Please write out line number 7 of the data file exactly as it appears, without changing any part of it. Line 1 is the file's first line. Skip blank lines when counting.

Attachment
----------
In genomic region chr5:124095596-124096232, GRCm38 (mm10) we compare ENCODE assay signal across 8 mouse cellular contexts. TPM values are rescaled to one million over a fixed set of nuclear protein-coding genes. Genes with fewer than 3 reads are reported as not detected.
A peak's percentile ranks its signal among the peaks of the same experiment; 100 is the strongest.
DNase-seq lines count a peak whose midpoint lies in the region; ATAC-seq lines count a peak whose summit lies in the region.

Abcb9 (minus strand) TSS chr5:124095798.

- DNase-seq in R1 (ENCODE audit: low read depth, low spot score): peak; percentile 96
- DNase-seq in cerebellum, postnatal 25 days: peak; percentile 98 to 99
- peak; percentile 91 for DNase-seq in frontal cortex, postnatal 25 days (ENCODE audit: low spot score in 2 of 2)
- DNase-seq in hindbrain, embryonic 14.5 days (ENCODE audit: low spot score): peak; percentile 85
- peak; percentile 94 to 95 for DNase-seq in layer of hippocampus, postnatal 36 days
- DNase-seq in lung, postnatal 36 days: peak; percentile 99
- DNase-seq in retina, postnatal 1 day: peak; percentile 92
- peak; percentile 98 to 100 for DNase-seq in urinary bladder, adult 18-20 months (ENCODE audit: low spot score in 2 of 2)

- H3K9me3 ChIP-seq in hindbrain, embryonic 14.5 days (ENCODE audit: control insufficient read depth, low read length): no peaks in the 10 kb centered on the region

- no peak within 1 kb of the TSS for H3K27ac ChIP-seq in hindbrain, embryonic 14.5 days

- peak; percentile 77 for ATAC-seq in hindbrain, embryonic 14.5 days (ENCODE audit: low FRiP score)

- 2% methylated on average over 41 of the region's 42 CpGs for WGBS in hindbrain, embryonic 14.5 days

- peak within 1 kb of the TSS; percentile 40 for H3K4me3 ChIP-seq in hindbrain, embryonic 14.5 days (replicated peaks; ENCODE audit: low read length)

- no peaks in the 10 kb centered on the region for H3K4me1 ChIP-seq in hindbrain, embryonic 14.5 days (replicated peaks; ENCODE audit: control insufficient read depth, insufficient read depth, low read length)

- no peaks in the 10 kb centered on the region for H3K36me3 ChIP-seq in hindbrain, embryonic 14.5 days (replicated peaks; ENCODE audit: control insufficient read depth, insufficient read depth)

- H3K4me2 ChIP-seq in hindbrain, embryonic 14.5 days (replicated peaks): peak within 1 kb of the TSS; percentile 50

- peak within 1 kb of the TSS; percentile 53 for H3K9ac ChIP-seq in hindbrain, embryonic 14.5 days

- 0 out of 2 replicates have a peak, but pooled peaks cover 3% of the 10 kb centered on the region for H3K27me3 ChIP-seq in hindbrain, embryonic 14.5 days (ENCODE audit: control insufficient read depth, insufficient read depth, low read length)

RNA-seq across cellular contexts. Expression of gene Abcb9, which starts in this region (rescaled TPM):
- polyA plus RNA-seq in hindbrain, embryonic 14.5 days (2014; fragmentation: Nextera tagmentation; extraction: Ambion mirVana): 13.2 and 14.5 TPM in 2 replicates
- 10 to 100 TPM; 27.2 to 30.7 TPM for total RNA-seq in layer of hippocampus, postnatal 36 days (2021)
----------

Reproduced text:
- peak; percentile 91 for DNase-seq in frontal cortex, postnatal 25 days (ENCODE audit: low spot score in 2 of 2)